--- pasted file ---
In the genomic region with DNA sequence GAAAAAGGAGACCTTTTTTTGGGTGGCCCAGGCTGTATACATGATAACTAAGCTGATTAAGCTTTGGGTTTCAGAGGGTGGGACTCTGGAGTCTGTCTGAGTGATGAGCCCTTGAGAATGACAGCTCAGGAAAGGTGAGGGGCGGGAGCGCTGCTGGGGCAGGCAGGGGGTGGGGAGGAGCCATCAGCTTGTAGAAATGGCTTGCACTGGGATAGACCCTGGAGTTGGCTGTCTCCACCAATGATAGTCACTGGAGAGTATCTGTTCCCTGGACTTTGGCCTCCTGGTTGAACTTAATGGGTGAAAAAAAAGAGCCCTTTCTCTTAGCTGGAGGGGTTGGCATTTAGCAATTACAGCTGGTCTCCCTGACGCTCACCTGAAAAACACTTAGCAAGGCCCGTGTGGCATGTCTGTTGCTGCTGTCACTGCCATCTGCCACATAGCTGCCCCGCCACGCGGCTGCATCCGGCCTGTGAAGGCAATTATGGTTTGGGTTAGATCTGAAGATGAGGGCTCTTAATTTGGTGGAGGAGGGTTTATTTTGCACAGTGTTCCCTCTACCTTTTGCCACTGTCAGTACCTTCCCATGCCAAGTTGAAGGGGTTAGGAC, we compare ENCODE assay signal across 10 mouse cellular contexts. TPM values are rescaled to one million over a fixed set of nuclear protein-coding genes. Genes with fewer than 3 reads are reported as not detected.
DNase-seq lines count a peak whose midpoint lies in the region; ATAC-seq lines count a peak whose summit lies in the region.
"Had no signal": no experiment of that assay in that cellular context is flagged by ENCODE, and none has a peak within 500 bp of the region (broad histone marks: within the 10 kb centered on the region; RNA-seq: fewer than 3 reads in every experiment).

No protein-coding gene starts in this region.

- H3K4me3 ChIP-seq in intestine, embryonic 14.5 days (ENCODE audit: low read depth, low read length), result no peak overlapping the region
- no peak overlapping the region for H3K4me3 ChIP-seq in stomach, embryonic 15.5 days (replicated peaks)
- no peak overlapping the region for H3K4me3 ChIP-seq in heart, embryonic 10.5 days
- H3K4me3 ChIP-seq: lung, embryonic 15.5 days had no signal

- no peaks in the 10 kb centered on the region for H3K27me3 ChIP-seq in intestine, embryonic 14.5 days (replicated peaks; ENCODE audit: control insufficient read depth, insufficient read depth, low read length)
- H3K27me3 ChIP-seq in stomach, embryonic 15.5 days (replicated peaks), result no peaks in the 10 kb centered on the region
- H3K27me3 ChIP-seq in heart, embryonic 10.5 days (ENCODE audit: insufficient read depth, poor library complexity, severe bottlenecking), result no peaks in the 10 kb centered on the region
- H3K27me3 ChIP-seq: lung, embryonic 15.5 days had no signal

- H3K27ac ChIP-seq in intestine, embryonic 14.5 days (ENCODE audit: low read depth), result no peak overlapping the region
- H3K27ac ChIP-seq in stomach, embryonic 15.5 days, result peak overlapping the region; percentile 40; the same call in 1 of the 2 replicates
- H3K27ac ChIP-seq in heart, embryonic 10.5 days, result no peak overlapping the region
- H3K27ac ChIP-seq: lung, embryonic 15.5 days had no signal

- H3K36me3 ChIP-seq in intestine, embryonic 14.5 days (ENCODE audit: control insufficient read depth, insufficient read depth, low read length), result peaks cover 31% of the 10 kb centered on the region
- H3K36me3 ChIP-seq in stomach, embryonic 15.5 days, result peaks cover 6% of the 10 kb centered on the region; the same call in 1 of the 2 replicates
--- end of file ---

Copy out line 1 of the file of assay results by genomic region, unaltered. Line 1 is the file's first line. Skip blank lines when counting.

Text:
In the genomic region with DNA sequence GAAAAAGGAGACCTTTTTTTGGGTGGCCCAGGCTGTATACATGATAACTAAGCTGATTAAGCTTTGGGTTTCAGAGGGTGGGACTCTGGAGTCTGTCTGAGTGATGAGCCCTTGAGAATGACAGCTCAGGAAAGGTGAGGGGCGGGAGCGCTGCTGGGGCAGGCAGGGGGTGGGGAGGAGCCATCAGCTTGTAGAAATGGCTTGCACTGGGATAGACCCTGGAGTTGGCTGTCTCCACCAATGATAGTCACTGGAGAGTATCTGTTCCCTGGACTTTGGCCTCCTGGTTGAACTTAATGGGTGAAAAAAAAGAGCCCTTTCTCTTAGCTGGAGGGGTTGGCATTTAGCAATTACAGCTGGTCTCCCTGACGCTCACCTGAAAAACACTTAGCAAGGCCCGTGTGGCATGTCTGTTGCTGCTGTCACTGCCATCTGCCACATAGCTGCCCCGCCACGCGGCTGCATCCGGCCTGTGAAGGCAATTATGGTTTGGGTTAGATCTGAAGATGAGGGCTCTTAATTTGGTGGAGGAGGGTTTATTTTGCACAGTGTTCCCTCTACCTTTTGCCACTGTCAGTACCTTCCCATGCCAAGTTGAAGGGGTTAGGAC, we compare ENCODE assay signal across 10 mouse cellular contexts. TPM values are rescaled to one million over a fixed set of nuclear protein-coding genes. Genes with fewer than 3 reads are reported as not detected.